Friday, July 31, 2015

Vegetable Patch or Vegetable Garden?

The Choice Before Us

Gardening is hard work. Enjoyable, but hard. A vegetable patch, which requires constant care: planting, watering, hoeing,weeding, pruning and harvesting, and whose produce is by its nature almost entirely seasonal, is consequently very hard work.
There is a local saying, l'orto vuole l'uomo morto or 'the vegie patch will be the death of you', loosely translated.
With that in mind, here is how things are evolving da noi/chez nous.

Last year we established a new vegetable patch at Le Ripe. The site is larger and more open than the previous one; it is also fenced with something resembling a picket fence and will include a cutting border for flowers. The six raised beds, three  measuring 150x300 and three measuring 200x300, neatly edged with tuff and surrounded by weed-defying gravel, looked pretty daunting when empty.

The first planting, much to many people's surprise, was a green crop of beans and barley which was laboriously (and I use the word advisedly) dug in, in the early spring. This was supposed to enrich the earth with nitrogen. Le Ripe compost was added as well as some manure.
A year or so later, with one bed dedicated to perennial fruit bushes (gooseberries, rhubarb and - a trendy choice - a goji bush) and another which may be handed over to 'permanent' asparagus, (which for now can be planted with easygoing, exuberant butternut and pumpkin), things are not looking so daunting.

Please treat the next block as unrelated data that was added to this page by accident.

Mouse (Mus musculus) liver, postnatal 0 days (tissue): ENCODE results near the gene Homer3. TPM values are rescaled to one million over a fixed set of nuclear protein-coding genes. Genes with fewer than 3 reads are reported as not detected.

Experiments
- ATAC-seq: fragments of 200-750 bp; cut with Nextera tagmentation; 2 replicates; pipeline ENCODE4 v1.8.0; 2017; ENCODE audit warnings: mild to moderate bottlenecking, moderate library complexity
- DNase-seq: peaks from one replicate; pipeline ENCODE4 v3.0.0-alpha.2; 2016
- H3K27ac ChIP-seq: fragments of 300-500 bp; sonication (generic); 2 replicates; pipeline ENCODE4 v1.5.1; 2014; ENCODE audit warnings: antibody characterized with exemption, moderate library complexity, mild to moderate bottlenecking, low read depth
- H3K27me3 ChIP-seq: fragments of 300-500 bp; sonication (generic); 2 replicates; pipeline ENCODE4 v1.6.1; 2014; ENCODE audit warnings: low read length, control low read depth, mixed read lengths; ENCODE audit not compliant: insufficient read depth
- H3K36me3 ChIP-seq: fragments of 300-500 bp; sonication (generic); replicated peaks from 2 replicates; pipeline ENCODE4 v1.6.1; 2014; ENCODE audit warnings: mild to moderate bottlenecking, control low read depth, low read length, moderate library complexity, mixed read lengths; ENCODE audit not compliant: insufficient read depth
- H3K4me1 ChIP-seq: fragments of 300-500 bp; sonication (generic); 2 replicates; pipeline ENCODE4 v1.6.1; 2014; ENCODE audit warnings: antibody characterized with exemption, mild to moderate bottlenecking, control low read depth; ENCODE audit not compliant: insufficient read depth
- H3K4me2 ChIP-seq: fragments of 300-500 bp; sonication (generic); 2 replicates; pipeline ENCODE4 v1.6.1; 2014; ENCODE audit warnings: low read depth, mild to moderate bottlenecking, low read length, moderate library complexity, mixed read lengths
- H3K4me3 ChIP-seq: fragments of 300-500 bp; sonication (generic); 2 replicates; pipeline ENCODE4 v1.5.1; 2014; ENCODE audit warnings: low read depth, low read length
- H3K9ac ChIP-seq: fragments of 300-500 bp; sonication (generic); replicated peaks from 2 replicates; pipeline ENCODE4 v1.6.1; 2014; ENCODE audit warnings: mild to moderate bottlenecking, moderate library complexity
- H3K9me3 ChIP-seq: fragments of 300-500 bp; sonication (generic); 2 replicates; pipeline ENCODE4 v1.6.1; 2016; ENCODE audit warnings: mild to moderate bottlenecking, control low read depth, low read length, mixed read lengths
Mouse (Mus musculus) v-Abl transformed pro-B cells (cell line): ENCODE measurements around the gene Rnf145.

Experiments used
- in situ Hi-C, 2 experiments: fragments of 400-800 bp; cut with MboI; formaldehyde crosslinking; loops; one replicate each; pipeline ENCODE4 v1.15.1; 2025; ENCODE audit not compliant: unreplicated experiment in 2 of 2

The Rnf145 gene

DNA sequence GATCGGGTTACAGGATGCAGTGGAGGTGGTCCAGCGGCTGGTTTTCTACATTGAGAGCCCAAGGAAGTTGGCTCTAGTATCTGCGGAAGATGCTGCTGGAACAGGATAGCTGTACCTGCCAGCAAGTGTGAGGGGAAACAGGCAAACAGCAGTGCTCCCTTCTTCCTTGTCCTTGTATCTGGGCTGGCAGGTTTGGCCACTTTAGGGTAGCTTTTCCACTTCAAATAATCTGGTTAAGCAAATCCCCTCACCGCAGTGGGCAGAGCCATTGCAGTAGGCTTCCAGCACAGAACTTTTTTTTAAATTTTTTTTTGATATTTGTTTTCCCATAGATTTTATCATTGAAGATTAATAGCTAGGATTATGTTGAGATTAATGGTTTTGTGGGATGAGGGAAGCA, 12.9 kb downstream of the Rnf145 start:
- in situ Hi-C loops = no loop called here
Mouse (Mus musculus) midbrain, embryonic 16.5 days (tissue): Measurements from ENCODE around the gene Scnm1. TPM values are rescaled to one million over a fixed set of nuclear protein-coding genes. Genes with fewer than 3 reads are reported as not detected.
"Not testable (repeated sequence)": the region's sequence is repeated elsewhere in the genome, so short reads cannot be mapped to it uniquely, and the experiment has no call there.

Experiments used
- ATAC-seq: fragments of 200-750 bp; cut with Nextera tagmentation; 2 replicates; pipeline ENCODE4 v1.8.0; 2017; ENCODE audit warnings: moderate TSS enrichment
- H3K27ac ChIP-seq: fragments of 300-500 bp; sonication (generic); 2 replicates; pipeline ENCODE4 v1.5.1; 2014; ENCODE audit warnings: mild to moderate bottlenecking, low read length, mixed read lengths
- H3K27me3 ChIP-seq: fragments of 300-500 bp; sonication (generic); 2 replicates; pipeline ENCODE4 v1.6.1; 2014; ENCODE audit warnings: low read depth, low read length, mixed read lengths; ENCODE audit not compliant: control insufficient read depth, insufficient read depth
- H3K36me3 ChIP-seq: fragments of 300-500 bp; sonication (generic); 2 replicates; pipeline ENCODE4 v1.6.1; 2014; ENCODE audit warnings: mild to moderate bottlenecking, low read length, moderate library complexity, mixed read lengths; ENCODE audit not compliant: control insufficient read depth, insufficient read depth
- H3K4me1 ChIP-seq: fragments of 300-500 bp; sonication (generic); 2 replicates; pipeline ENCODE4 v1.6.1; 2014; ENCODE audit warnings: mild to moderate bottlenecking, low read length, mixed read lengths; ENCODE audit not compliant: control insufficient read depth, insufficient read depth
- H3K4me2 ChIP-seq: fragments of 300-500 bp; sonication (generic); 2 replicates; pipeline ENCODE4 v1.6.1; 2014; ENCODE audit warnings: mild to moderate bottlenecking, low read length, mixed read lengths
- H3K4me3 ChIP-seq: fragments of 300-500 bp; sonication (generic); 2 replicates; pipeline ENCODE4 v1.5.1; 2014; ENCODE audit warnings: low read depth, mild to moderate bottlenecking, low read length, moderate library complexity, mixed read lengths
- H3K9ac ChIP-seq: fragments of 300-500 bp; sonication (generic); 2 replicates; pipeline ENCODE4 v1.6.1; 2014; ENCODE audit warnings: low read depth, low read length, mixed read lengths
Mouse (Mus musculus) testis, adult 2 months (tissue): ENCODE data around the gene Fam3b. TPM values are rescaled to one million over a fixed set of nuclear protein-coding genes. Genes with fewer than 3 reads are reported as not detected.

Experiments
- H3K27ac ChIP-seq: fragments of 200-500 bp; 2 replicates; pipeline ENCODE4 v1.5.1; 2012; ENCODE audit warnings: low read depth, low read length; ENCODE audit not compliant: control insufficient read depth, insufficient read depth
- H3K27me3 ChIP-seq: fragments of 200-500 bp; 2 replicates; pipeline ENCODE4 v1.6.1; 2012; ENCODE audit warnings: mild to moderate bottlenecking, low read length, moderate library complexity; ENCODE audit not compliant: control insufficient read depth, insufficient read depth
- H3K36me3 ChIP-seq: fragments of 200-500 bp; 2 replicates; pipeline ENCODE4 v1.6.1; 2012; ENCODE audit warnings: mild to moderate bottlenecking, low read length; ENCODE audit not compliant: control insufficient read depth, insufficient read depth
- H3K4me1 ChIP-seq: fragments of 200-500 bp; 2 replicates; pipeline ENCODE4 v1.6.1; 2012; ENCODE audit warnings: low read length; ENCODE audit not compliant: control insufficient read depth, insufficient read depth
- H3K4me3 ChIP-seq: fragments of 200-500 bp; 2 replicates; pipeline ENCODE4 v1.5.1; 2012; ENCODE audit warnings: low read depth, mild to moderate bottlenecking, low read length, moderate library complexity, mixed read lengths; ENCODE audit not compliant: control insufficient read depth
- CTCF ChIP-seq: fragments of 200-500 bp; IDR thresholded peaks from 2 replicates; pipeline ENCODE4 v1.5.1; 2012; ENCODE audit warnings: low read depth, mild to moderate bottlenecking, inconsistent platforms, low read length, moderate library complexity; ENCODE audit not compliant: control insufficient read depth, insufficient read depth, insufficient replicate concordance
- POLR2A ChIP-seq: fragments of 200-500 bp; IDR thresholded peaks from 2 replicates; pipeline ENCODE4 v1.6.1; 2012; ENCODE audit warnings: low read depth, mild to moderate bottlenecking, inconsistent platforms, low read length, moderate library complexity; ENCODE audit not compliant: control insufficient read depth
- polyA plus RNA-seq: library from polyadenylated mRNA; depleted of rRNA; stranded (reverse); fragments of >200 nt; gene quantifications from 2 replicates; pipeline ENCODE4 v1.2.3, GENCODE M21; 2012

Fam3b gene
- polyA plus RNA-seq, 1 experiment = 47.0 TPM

Aesthetics and a certain canny realism are beginning to prevail. The vegie patch will evolve into a vegie garden.
Tomatoes are the crop of choice in this part of the world, but perhaps in most places. So there will always be a bed dedicated to this wondrous fruit. Again we surprised locals with our iron tomato trellises, made to last as well as to be shifted from bed to bed as needed.
 Lettuces are another obvious summer crop. If you are going to be serious about them you need to stagger the planting to harvest them continuously over the summer. So they require a bed to themselves.
That leaves only two beds to fill. Once you add in the cavolo nero (Tuscan black cabbage or kale) and when it has developed well, you have occupied another entire bed.
The last bed can be for seasonal experiments, such as zucchine, bell peppers, aubergines, whatever takes your fancy, not forgetting a couple of hot chilli pepper bushes 
So, not so daunting after all and with plenty of elbow room for keeping everything tidy and under control as well as allowing for adequate crop rotation.
Thus what we are aiming for now is an attractive, orderly garden of vegetables, which will provide us with delicious, organic, home-grown seasonal fruits and vegetables, but on our terms.

For there is always the local market.  

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